Legalized marijuana is ‘new tobacco industry’

2013-11-14T18:25:00Z 2013-11-17T19:30:16Z Legalized marijuana is ‘new tobacco industry’Mike Wiser Times Bureau The Quad-City Times
November 14, 2013 6:25 pm  • 

JOHNSTON — Legalized marijuana has been “a disaster” for Colorado, and other states should be wary of loosening laws to allow more access to the drug.

That was the message members of Project SAM, which is an acronym for Smart Approaches to Marijuana, had for 200 state officials and anti-drug activists who attended a half-day symposium Thursday afternoon at Camp Dodge in Johnston.

The symposium, which was partially sponsored by the Iowa Alliance for Coalitions for Change and the Governor’s Office of Drug Control Policy, comes in the run-up to the 2014 legislative session during which legislation to legalize marijuana for medical purposes is expected to be introduced again.

“Right now, there is a false dichotomy that the only two options for dealing with marijuana are either legalize or lock 'em up,” said Kevin Sabet, director of Project SAM. “We really reject bumper-sticker policy solutions, and we’re really going for a health-first approach, not incarcerating low-level marijuana users but also not opening up marijuana to the legal market to what we worry will be the new tobacco industry of our age.”

The third way, Sabet said, is treatment for people using marijuana, and on the medical side, “we urge research into the non-smoked components of marijuana so it’s available at a pharmacy.”

Twenty states and the District of Columbia have public medical marijuana programs, according to a survey by the National Conference of State Legislatures. Colorado and Washington legalized marijuana for recreational use.

In October, a Gallup poll showed a clear majority of Americans — 58 percent — said the drug should be legalized for the first time since the polling company began asking the question in 1969.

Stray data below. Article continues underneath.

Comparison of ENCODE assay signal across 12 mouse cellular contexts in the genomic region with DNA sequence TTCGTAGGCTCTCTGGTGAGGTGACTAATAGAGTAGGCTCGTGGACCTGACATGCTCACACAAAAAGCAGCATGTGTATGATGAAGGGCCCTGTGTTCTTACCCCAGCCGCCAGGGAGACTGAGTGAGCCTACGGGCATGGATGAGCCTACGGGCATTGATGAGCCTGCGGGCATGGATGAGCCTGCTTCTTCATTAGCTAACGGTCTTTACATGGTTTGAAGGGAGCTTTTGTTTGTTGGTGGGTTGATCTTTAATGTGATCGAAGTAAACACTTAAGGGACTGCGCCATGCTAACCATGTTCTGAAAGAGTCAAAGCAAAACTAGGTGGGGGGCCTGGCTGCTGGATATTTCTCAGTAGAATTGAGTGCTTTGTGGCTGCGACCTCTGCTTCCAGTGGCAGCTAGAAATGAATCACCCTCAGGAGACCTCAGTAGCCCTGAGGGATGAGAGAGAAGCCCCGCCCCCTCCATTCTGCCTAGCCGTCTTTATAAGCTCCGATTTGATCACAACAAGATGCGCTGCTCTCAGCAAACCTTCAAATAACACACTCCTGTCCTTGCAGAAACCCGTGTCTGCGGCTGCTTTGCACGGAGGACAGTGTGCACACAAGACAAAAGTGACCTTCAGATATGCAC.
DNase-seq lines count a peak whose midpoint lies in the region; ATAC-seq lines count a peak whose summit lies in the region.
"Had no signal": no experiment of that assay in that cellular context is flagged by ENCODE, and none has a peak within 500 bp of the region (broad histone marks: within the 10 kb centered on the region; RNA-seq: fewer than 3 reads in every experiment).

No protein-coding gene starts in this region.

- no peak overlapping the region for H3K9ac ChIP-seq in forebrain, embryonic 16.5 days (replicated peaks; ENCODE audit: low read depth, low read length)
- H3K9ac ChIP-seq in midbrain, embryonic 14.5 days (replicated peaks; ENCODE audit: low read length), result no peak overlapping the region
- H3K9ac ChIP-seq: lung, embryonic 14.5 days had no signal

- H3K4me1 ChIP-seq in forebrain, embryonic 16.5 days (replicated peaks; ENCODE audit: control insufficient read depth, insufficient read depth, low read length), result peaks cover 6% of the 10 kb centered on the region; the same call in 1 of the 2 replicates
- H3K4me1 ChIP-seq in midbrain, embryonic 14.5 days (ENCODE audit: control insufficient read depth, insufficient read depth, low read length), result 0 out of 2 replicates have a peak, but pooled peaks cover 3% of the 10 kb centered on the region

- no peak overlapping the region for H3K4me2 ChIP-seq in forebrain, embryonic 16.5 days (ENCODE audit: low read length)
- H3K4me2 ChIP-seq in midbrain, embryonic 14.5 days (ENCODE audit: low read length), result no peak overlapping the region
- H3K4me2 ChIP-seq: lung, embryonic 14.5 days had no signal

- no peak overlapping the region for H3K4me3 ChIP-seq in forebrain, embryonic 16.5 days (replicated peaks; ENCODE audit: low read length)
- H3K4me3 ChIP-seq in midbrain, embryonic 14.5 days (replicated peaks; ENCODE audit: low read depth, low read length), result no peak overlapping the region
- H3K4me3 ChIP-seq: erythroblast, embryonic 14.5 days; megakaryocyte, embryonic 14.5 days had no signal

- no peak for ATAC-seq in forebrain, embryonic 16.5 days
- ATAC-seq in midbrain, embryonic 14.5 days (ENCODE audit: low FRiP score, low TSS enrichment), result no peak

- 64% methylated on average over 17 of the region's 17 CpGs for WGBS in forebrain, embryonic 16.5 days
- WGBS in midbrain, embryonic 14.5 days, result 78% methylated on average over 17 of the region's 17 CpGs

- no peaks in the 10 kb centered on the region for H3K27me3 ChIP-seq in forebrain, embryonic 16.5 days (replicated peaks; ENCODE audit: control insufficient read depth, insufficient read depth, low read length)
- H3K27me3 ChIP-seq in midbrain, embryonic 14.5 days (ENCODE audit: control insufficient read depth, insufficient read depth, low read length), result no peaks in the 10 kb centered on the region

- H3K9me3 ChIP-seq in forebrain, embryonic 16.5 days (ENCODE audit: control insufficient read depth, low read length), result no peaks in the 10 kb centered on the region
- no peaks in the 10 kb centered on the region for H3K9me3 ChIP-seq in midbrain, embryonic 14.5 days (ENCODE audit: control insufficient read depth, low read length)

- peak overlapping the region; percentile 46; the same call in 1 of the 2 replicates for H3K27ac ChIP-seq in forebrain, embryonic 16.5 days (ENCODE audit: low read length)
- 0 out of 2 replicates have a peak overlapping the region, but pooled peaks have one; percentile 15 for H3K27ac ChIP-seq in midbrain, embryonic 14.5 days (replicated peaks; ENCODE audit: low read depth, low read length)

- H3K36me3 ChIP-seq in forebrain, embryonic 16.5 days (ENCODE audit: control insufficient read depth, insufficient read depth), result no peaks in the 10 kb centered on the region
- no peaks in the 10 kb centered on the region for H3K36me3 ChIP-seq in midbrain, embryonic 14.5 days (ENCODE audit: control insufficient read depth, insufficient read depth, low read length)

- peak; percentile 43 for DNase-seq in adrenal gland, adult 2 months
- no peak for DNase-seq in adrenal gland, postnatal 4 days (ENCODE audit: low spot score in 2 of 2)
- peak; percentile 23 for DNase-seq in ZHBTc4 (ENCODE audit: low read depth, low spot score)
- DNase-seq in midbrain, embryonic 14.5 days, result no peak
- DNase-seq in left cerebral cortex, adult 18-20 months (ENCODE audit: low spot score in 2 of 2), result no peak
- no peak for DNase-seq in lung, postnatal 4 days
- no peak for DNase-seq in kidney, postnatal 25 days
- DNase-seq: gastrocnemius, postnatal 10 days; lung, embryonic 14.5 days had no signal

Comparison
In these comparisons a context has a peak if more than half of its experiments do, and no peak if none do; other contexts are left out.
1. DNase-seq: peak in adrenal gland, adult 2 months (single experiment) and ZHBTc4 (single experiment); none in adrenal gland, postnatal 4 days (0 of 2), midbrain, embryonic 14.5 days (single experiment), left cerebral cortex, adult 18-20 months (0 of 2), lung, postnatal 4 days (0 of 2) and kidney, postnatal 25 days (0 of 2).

“We’ve seen referrals for adolescent treatment skyrocket to four times what it was in the last couple years. We’ve seen a doubling in traffic fatalities with a driver who is positive for marijuana since 2006,” said Dr. Christian Thurstone, who runs an adolescent treatment center in Denver and who was part of the SAM tour.

He spent part of the meeting showing examples of the ads used by marijuana shops in the state — some of which featured women in skimpy outfits and had sexually suggestive themes — and describing marijuana products, such as soda pop, candy and cupcakes, for sale in the state.

Gov. Terry Branstad has been adamantly opposed to marijuana legalization in the past, as have his top drug policy appointees. Earlier this week, Branstad indicated dim prospects for marijuana legalization legislation in an answer he gave during a radio call-in show.

“Well, I don’t think that’s going to happen in the near future," he said. "Colorado has done that, and they’re having a lot of problems. I think the state of Washington has. We’re going to be looking at the impact that’s had and some of the challenges and problems. But I just don’t see support in the Iowa Legislature to legalize marijuana.”